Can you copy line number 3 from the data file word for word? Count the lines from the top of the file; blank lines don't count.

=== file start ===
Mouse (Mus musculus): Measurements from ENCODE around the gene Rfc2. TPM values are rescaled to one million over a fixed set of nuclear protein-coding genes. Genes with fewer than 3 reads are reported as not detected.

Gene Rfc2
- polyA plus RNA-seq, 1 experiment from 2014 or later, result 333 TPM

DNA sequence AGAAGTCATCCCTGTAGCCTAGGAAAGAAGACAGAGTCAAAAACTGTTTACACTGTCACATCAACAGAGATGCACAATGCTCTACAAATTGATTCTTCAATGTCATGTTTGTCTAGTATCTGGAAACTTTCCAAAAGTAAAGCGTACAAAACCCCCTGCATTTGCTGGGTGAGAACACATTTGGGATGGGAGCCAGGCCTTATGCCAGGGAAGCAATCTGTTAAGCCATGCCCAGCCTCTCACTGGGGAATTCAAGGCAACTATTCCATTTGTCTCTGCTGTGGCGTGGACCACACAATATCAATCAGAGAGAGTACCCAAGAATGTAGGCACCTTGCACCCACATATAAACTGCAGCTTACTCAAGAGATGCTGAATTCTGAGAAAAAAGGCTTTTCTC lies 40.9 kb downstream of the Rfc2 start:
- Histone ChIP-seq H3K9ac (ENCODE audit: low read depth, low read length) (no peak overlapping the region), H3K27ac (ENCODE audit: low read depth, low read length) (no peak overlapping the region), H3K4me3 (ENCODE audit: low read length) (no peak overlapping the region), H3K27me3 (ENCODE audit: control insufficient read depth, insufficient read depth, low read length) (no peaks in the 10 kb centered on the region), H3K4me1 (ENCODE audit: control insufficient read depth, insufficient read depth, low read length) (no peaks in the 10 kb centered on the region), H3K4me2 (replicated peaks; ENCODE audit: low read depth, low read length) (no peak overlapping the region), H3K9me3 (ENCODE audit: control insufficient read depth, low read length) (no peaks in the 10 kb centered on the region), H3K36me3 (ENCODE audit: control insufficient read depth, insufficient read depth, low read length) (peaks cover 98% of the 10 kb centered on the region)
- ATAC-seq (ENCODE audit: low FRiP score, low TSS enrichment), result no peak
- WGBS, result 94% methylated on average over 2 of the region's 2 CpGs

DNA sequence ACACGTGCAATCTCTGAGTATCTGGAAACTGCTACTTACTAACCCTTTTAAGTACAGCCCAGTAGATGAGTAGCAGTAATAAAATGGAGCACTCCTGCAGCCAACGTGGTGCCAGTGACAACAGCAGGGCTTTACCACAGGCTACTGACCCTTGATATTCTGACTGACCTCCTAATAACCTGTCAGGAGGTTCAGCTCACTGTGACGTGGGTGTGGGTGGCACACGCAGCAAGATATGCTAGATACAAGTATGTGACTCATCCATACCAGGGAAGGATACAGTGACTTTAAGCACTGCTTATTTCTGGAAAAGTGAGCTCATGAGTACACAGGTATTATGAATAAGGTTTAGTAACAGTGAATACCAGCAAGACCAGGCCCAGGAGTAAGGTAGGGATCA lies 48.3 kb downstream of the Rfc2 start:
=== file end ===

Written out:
- polyA plus RNA-seq, 1 experiment from 2014 or later, result 333 TPM